Areas for Further Consideration
During the petition and election process, several issues were raised, that ultimately led to the conclusion by the petitioners and their supporters that a change in SPE’s governance was needed. These issues included a perceived lack of transparency and communication during the proposed AAPG merger discussions, and concerns that the Society was abandoning our core — petroleum engineers.
We acknowledge that communication during the proposed merger process could have been improved. When a merger (especially one of this magnitude) is still in the exploratory stage, there is a fine line between too much and too little sharing of information. We understand that good member communication is essential for trust.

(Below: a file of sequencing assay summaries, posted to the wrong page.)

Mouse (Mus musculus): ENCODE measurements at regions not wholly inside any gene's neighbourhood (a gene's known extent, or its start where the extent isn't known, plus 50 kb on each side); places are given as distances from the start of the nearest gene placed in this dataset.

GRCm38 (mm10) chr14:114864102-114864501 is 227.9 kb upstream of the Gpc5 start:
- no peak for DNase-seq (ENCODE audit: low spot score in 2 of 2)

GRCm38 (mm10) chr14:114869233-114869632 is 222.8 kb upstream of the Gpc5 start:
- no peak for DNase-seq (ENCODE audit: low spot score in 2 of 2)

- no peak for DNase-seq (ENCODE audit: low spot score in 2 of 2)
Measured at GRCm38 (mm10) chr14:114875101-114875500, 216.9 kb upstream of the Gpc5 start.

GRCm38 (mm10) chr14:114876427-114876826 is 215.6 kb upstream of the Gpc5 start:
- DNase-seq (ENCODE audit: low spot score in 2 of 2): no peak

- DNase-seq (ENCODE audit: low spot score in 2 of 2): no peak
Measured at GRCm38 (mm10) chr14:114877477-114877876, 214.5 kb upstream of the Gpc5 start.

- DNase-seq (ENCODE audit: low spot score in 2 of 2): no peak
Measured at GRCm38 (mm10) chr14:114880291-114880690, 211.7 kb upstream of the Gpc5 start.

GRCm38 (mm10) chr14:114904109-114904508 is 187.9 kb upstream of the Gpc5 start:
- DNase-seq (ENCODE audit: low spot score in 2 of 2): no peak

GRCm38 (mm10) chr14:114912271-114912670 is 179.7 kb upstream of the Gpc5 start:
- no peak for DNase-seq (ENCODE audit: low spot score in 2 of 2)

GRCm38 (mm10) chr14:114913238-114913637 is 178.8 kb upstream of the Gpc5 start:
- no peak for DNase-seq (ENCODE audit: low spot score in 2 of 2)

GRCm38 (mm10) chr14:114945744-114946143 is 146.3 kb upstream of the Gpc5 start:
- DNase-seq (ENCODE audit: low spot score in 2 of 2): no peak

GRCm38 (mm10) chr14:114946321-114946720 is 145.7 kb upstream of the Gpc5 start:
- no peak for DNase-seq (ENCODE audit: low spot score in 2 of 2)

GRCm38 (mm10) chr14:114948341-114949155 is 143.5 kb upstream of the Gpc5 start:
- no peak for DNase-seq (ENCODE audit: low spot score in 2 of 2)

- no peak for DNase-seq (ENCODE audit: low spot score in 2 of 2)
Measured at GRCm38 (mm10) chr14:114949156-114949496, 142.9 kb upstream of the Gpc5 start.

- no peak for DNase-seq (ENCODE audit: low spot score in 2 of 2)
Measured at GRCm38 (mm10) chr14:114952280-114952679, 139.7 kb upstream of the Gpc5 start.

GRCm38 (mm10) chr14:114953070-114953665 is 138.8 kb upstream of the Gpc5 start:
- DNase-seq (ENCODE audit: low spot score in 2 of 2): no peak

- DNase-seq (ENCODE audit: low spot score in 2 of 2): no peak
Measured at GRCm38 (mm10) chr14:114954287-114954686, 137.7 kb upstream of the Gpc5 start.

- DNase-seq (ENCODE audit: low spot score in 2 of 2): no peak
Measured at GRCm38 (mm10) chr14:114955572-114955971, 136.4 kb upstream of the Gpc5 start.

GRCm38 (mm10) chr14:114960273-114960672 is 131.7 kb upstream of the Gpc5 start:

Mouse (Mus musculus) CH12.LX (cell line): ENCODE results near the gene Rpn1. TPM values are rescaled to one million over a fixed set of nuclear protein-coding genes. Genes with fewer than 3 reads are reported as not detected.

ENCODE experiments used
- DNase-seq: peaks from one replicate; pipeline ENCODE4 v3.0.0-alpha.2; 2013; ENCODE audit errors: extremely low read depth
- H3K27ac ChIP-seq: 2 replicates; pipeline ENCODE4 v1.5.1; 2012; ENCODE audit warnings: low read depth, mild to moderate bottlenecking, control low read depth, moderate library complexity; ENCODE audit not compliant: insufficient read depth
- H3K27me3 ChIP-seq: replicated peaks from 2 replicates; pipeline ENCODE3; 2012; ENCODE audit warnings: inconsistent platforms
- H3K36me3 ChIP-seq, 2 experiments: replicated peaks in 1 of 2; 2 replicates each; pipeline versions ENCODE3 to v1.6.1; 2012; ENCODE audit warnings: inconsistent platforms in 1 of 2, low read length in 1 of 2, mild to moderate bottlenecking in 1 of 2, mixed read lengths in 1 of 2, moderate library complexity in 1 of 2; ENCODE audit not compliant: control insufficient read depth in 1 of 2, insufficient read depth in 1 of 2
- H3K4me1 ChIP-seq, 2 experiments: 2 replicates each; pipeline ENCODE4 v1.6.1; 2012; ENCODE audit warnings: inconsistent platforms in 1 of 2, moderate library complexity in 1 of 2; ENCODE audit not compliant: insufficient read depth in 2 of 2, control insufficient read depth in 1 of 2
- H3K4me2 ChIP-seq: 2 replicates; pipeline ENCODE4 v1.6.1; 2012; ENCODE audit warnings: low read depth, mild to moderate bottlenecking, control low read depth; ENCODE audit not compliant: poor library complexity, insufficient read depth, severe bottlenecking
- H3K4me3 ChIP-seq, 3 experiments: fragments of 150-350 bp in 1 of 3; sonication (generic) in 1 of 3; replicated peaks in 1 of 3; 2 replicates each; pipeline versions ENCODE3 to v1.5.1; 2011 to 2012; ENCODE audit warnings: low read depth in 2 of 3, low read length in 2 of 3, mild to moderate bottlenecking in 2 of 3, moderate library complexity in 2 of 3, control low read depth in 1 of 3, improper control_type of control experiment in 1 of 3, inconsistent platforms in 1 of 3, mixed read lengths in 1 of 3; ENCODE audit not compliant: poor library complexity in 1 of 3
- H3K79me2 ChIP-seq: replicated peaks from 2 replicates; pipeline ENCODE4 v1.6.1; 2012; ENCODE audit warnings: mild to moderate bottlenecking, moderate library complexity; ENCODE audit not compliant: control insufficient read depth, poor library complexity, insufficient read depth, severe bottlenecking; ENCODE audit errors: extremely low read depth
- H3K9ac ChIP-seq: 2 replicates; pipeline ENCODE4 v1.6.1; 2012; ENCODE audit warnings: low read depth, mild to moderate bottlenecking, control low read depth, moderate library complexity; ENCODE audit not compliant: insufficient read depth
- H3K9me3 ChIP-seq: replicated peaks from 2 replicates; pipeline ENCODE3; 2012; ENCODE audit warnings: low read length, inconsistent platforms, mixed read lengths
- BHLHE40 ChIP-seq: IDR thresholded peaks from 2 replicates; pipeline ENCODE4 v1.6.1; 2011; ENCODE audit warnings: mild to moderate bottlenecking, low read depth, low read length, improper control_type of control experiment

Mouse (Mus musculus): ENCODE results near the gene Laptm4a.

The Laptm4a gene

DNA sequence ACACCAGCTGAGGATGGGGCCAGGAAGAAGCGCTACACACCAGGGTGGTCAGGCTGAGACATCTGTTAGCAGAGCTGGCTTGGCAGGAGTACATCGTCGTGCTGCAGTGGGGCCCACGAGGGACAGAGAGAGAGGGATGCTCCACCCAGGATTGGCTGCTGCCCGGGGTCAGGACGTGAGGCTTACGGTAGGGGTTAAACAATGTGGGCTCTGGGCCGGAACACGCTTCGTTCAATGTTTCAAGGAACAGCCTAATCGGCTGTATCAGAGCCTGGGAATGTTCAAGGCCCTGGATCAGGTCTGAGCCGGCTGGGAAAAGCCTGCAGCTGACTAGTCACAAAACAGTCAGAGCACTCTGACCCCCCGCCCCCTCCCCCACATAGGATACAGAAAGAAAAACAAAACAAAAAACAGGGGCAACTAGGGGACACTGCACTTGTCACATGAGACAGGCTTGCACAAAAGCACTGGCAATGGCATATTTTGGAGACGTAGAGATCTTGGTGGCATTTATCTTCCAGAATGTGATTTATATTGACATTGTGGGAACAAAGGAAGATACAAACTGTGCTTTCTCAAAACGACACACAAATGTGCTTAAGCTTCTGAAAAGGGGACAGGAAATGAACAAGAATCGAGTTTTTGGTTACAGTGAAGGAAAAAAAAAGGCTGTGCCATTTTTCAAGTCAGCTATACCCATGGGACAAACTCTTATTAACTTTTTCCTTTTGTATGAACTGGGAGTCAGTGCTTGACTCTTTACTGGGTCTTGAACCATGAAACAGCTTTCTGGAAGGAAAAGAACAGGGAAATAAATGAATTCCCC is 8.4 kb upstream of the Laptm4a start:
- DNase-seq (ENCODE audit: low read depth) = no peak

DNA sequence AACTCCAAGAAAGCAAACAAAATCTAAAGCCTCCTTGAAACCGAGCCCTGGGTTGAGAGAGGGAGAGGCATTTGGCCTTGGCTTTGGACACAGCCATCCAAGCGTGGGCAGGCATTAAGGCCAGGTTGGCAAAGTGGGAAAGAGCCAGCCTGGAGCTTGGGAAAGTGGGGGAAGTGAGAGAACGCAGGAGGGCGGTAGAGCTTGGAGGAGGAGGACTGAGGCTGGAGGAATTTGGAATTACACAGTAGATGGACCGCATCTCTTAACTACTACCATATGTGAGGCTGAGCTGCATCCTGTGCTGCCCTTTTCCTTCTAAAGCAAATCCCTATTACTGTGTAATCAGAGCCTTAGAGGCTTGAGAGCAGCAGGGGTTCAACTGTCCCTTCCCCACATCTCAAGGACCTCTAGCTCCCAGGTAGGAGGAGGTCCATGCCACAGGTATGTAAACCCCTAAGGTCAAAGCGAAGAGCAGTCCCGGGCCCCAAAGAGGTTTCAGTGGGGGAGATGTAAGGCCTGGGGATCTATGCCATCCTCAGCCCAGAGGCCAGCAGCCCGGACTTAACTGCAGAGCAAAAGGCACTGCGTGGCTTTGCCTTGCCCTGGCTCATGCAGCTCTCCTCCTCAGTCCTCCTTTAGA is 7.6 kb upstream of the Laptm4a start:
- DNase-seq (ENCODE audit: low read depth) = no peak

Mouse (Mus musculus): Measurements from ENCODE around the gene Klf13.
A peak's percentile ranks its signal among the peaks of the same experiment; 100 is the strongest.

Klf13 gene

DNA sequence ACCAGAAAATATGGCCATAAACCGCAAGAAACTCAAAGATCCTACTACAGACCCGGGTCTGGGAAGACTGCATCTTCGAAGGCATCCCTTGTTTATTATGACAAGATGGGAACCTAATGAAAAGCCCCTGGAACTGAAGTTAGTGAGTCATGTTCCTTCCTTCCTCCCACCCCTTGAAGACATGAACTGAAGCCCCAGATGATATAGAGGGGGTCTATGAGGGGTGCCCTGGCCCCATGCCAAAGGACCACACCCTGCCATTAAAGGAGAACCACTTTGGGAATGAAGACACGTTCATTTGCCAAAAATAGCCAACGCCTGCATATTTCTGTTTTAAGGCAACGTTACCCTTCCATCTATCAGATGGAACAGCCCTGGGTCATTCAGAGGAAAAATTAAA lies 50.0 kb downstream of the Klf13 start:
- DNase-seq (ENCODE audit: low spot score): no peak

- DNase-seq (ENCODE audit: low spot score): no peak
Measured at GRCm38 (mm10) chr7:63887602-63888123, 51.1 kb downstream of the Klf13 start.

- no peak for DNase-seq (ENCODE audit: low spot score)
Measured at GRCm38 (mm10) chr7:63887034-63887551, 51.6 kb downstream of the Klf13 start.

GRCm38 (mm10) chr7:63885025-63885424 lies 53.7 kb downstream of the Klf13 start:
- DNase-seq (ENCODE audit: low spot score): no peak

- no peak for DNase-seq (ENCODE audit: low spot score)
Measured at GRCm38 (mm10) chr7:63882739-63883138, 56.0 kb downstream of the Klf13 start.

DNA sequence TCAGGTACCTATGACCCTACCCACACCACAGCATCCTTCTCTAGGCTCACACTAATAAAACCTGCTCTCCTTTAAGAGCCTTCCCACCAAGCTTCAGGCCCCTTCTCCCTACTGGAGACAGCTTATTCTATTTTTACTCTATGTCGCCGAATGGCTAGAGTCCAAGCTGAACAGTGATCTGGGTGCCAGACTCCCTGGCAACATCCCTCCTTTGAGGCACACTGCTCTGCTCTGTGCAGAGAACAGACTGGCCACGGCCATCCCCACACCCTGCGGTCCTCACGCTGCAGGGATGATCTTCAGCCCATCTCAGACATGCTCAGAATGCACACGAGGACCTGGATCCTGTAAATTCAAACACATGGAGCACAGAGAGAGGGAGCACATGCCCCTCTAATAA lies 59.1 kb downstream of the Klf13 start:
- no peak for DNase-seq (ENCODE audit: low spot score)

However, we would like to be perfectly clear about one thing — abandoning oil and gas or petroleum engineers was never part of any plans or discussions. All involved recognize that even with exponential growth in renewables, oil and gas will still need to provide more than 50% of the world’s energy in 2050. The only way this will be successfully accomplished is through the continued technical advancements of our profession and members. We have also highlighted that the merger would have required a 2/3 majority of the voting members to approve it.